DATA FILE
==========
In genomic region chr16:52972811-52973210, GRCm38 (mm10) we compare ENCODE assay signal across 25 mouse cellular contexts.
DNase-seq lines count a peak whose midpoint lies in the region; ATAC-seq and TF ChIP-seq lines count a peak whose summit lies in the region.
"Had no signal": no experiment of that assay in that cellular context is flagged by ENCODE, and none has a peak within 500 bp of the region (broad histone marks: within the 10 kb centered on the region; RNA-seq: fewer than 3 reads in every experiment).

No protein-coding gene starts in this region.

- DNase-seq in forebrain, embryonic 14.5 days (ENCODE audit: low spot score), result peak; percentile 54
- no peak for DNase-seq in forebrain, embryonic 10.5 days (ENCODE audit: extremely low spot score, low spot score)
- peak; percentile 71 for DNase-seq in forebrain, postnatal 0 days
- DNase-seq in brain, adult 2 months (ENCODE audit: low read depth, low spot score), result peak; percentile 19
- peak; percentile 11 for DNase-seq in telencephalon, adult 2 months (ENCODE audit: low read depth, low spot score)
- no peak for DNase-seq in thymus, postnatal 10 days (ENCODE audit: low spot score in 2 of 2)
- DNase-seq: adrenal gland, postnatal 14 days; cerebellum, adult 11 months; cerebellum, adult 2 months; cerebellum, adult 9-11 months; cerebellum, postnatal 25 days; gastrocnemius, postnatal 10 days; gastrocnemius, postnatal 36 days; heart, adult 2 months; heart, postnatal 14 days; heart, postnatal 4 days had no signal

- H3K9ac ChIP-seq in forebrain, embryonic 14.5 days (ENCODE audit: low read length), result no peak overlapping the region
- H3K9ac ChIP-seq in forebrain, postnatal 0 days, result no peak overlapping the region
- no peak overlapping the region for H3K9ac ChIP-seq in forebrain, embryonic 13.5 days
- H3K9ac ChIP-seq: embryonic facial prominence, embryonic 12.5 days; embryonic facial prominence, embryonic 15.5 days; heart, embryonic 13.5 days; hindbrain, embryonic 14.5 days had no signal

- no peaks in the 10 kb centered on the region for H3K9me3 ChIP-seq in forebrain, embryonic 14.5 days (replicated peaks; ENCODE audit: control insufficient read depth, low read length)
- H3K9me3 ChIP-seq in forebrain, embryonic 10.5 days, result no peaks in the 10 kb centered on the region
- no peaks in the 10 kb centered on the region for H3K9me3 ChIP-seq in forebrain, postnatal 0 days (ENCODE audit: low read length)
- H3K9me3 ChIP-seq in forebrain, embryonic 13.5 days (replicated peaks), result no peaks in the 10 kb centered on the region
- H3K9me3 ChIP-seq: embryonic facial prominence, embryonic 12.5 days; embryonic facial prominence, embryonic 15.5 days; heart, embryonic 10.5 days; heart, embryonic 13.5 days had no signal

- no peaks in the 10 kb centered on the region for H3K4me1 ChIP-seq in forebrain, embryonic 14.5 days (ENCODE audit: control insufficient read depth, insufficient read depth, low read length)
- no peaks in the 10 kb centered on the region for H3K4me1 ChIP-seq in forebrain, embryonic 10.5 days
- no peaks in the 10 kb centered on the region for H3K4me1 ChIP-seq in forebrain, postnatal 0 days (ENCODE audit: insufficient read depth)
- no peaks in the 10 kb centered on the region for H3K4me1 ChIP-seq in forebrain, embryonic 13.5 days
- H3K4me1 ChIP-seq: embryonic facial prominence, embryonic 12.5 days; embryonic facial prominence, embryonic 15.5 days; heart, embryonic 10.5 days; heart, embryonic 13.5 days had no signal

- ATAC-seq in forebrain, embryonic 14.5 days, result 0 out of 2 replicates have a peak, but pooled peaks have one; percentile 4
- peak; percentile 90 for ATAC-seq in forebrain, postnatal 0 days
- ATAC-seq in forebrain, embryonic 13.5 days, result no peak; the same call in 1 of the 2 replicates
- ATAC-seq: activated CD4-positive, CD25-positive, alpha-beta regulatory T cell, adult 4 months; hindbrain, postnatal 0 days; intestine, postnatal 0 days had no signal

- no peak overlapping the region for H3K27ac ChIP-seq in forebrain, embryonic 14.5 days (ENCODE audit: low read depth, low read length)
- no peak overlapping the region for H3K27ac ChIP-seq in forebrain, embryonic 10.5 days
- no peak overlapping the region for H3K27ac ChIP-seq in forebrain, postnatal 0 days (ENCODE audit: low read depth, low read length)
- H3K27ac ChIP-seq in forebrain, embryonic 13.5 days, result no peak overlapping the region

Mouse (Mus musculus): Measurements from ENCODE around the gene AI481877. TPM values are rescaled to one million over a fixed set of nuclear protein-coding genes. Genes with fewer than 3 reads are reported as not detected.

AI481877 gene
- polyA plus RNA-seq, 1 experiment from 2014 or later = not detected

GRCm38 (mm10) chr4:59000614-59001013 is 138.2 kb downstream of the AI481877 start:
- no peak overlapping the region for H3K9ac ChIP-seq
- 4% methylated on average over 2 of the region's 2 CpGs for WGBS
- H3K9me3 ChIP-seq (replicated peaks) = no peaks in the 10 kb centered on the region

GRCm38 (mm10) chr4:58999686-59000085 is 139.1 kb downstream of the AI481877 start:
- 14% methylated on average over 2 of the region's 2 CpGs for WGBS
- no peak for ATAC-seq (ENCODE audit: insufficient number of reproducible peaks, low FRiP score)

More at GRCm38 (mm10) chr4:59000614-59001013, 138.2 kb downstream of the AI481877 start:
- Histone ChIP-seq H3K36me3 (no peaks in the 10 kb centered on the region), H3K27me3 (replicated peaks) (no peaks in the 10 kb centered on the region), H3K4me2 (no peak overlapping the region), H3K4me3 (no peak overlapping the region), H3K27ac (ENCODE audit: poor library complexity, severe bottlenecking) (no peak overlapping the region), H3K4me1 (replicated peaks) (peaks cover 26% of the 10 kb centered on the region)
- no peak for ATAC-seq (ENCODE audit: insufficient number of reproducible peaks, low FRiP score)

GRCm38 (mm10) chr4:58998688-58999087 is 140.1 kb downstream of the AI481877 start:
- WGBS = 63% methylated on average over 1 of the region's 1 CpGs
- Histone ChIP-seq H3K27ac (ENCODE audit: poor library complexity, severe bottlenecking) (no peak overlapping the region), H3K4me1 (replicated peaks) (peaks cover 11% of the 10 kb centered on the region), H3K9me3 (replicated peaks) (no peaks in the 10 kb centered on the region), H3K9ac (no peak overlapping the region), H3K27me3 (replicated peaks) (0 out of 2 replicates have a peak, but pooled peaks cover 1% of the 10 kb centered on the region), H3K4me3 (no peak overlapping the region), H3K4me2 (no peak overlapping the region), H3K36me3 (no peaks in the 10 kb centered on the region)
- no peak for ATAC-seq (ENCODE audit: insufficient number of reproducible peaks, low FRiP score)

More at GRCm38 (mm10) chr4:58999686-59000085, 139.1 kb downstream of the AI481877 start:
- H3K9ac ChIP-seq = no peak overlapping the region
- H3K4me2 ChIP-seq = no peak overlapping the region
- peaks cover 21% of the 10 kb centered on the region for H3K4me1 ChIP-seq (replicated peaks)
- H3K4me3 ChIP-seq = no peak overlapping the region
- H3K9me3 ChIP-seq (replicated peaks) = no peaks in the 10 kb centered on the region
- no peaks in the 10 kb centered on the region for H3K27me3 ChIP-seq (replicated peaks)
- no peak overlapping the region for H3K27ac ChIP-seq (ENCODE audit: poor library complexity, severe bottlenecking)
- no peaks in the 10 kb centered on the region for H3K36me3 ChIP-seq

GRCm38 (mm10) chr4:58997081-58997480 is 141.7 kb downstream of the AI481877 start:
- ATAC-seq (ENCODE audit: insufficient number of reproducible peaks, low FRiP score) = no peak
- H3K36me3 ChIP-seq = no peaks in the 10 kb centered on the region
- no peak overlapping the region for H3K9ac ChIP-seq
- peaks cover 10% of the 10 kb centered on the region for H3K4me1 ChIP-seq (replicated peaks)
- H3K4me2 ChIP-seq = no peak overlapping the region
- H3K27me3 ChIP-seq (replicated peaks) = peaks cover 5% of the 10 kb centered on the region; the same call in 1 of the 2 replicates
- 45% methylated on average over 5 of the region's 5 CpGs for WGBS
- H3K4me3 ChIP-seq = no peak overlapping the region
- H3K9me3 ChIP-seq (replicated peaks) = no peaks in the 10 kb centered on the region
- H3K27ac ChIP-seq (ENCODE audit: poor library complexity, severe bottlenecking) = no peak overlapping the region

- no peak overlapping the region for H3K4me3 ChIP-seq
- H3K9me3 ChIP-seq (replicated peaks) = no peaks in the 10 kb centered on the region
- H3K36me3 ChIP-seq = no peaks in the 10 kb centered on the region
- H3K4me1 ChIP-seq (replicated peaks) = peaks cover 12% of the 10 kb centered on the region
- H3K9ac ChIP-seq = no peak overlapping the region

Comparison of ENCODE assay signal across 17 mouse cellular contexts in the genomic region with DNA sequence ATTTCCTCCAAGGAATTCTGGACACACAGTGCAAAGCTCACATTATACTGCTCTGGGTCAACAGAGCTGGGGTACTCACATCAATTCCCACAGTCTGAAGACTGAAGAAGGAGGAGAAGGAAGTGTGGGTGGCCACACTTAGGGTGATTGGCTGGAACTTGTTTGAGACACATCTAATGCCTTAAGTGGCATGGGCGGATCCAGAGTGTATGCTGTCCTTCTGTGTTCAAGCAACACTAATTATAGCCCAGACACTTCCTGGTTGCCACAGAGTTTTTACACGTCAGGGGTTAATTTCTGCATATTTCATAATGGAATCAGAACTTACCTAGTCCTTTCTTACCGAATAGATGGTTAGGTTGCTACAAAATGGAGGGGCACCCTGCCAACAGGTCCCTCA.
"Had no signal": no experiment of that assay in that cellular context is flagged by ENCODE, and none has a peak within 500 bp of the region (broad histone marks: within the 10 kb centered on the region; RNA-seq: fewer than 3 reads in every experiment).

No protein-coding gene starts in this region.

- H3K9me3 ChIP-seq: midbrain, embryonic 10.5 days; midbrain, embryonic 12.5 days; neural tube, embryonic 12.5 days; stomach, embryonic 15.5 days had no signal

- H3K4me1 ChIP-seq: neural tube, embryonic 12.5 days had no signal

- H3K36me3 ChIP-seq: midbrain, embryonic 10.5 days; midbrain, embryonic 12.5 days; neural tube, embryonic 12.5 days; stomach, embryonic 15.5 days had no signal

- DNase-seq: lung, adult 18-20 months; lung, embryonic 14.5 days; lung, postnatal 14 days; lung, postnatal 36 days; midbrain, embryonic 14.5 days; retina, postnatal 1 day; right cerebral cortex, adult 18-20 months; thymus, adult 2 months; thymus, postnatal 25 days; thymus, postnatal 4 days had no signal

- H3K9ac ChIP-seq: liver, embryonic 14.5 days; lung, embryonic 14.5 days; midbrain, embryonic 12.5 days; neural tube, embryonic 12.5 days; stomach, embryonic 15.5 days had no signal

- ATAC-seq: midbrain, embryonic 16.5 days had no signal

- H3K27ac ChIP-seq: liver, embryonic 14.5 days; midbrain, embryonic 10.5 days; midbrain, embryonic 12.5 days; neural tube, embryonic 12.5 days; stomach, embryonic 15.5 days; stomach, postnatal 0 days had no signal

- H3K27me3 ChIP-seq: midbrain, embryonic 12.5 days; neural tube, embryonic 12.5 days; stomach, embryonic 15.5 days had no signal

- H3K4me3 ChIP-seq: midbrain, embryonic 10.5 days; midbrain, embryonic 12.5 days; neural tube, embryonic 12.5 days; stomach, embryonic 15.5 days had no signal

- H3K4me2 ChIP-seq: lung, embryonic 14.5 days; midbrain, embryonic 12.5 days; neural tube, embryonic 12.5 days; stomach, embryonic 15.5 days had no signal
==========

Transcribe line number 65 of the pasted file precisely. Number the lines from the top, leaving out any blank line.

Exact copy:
- H3K4me2 ChIP-seq = no peak overlapping the region